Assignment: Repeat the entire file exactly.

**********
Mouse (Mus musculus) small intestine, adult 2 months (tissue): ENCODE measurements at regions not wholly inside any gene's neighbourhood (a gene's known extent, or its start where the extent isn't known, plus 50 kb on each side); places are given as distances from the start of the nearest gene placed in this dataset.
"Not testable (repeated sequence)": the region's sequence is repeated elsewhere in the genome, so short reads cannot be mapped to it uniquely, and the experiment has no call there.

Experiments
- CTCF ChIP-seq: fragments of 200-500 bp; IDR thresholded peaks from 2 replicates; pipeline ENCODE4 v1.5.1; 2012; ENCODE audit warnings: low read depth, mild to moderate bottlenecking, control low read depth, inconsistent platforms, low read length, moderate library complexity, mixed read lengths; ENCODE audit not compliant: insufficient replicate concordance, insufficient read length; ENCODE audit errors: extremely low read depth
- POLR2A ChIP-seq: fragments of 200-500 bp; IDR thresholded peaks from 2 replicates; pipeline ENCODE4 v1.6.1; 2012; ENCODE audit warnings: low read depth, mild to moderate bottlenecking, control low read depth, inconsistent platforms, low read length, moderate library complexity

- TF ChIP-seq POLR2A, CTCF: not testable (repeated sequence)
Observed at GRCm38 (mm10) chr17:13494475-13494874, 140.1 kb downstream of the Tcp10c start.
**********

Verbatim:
Mouse (Mus musculus) small intestine, adult 2 months (tissue): ENCODE measurements at regions not wholly inside any gene's neighbourhood (a gene's known extent, or its start where the extent isn't known, plus 50 kb on each side); places are given as distances from the start of the nearest gene placed in this dataset.
"Not testable (repeated sequence)": the region's sequence is repeated elsewhere in the genome, so short reads cannot be mapped to it uniquely, and the experiment has no call there.

Experiments
- CTCF ChIP-seq: fragments of 200-500 bp; IDR thresholded peaks from 2 replicates; pipeline ENCODE4 v1.5.1; 2012; ENCODE audit warnings: low read depth, mild to moderate bottlenecking, control low read depth, inconsistent platforms, low read length, moderate library complexity, mixed read lengths; ENCODE audit not compliant: insufficient replicate concordance, insufficient read length; ENCODE audit errors: extremely low read depth
- POLR2A ChIP-seq: fragments of 200-500 bp; IDR thresholded peaks from 2 replicates; pipeline ENCODE4 v1.6.1; 2012; ENCODE audit warnings: low read depth, mild to moderate bottlenecking, control low read depth, inconsistent platforms, low read length, moderate library complexity

- TF ChIP-seq POLR2A, CTCF: not testable (repeated sequence)
Observed at GRCm38 (mm10) chr17:13494475-13494874, 140.1 kb downstream of the Tcp10c start.